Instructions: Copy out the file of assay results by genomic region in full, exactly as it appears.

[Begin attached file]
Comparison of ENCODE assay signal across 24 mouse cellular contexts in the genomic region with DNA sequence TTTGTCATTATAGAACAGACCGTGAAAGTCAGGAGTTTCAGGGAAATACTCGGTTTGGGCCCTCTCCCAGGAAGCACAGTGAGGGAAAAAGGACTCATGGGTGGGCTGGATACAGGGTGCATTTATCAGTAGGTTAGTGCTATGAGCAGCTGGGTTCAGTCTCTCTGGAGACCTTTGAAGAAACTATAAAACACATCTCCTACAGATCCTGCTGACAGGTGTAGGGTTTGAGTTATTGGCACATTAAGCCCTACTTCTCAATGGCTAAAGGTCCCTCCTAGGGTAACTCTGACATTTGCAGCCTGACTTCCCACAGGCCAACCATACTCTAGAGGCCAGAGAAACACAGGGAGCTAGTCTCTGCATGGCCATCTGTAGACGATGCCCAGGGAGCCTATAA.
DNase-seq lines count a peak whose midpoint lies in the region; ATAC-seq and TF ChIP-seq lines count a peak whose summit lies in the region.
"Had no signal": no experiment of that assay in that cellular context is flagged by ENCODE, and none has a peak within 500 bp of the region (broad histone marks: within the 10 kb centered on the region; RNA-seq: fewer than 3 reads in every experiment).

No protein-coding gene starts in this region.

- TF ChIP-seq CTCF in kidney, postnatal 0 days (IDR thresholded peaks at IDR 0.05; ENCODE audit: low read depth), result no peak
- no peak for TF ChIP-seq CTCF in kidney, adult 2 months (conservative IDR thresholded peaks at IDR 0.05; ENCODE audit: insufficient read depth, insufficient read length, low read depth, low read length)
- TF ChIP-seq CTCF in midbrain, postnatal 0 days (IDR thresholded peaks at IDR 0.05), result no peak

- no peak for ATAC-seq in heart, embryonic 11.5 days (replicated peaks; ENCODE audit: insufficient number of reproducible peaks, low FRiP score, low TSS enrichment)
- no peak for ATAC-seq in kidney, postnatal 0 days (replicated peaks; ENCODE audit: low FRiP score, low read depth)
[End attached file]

Comparison of ENCODE assay signal across 24 mouse cellular contexts in the genomic region with DNA sequence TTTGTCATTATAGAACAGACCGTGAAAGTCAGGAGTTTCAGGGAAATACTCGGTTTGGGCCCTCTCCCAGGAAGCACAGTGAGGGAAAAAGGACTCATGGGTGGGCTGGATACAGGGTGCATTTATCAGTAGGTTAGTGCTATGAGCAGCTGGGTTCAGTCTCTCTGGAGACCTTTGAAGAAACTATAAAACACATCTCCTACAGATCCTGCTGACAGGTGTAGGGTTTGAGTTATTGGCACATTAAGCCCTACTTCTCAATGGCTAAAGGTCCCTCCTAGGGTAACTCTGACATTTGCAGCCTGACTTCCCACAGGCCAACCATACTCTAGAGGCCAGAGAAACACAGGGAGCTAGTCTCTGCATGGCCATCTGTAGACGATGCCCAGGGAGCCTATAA.
DNase-seq lines count a peak whose midpoint lies in the region; ATAC-seq and TF ChIP-seq lines count a peak whose summit lies in the region.
"Had no signal": no experiment of that assay in that cellular context is flagged by ENCODE, and none has a peak within 500 bp of the region (broad histone marks: within the 10 kb centered on the region; RNA-seq: fewer than 3 reads in every experiment).

No protein-coding gene starts in this region.

- TF ChIP-seq CTCF in kidney, postnatal 0 days (IDR thresholded peaks at IDR 0.05; ENCODE audit: low read depth), result no peak
- no peak for TF ChIP-seq CTCF in kidney, adult 2 months (conservative IDR thresholded peaks at IDR 0.05; ENCODE audit: insufficient read depth, insufficient read length, low read depth, low read length)
- TF ChIP-seq CTCF in midbrain, postnatal 0 days (IDR thresholded peaks at IDR 0.05), result no peak

- no peak for ATAC-seq in heart, embryonic 11.5 days (replicated peaks; ENCODE audit: insufficient number of reproducible peaks, low FRiP score, low TSS enrichment)
- no peak for ATAC-seq in kidney, postnatal 0 days (replicated peaks; ENCODE audit: low FRiP score, low read depth)